Planting Tree

Ecological Restoration Class Plants 800 Trees to Restore Ecosystems to Campus

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A newly planted riparian forest, stretching from the campus’ main entry points from Route 7 to the Cobleskill Creek, will transform the lawn into a thriving, wooded ecosystem. The planting is a Spring 2021 Ecological Restoration class project under Professor Andrew Gascho Landis, Ph.D. In all, 800 trees were planted, representing 22 different tree and shrub species.

The class studied the planting area’s landscape features and soil map to choose species suitable for various sections. Upland species are planted on the hill slope where soil conditions were drier; lowland species are concentrated along Cobleskill Creek. Students also considered the expected changes in climate and planted several species adapted to future conditions, including pin oak, redbud, pawpaw.

In preparation for the planting, students utilized willow stakes as fascines and brush mattresses to stabilize the creek’s bank. The project is in line with New York State’s commitment to assisting our agriculture community in improving environmental stewardship and waterway protection.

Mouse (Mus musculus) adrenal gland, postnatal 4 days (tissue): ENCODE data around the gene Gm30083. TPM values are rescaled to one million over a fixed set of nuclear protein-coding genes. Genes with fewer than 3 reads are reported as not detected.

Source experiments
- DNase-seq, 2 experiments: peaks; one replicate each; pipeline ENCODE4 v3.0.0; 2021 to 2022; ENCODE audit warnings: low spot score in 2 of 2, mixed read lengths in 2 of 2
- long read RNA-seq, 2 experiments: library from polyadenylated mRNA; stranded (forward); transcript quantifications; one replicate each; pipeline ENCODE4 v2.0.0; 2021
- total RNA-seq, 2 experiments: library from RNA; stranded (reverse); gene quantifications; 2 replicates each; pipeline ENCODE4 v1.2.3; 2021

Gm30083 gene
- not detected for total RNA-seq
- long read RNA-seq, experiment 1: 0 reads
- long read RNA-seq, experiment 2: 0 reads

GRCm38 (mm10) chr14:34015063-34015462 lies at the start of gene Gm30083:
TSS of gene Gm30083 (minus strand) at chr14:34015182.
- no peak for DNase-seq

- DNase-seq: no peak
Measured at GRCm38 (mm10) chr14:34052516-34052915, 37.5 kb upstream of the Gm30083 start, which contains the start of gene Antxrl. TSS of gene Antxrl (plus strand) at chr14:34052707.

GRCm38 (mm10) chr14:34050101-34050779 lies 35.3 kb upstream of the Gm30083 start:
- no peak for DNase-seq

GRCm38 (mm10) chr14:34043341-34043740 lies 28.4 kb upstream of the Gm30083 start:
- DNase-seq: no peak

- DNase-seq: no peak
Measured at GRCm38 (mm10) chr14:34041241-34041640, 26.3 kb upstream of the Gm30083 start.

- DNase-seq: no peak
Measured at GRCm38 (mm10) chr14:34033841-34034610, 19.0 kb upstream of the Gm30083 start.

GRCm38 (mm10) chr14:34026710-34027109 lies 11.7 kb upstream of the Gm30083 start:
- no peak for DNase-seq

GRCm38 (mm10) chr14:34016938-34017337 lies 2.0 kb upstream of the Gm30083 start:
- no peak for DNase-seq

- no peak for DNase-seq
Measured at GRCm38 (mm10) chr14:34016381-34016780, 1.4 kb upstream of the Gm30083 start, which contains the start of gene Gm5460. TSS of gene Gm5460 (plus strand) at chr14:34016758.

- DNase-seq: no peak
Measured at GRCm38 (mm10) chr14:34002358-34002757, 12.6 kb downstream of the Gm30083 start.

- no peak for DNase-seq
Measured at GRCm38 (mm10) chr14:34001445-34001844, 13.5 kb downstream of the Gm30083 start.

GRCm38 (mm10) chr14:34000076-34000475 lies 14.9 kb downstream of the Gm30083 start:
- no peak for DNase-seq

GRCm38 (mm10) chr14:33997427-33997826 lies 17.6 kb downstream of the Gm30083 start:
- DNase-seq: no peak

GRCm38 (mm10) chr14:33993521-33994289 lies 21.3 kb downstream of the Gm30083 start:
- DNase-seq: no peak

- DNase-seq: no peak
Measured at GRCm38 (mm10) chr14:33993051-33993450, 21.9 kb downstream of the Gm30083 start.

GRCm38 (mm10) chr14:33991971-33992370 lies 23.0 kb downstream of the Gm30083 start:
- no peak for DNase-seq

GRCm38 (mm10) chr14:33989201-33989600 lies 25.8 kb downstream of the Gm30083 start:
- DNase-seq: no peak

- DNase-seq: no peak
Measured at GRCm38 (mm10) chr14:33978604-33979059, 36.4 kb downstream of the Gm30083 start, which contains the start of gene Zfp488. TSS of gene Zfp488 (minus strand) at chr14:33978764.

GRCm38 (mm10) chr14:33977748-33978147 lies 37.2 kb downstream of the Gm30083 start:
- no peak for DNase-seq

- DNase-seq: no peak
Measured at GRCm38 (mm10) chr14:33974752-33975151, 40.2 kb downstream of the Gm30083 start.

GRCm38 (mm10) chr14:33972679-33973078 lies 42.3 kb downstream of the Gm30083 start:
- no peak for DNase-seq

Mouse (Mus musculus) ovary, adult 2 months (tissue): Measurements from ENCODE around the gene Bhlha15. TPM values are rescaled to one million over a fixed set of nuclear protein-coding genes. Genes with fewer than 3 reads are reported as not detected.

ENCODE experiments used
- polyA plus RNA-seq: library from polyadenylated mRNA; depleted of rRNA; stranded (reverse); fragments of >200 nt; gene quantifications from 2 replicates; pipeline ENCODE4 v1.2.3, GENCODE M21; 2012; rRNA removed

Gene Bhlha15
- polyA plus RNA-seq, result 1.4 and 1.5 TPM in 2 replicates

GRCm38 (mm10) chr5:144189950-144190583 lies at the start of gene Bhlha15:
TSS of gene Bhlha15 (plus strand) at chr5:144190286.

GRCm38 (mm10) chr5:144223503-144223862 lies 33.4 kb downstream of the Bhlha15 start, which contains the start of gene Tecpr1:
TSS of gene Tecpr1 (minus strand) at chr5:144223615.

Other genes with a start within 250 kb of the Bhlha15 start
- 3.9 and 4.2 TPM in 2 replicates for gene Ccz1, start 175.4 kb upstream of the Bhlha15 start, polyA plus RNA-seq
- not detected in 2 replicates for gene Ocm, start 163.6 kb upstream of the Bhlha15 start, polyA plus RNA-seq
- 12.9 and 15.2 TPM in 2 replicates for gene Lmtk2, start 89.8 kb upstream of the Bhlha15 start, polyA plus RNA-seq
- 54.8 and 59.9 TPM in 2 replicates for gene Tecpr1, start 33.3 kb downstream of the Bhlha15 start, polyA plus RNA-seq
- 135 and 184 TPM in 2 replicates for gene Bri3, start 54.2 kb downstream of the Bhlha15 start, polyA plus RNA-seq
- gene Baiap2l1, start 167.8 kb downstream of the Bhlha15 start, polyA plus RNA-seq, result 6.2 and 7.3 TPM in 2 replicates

The class also prepared artistic interpretations to help communicate this critical work, demonstrating the importance of not only living values, but communicating them as well. A source of inspiration was the recent “Adequate Earth” exhibition, an event in which the Antarctic Artists and Writers Collective partnered with SUNY Cobleskill. The Collective works to inspire and educate others about scientific exploration through art and writing.

The forest is expected to provide canopy coverage to the area in about ten to 15 years. This project was made possible by a $5,000 gift from the Gerald and Elizabeth Jennings Foundation, used in purchasing the seedlings for the planting.  

Ecological Restoration at SUNY Cobleskill introduces students to methods for restoring ecosystems common throughout North America and provides students with the tools and techniques necessary for planning, implementing, and evaluating restoration projects.

Photos by Samuel “Quill” Silverman and Joe McCarthy.

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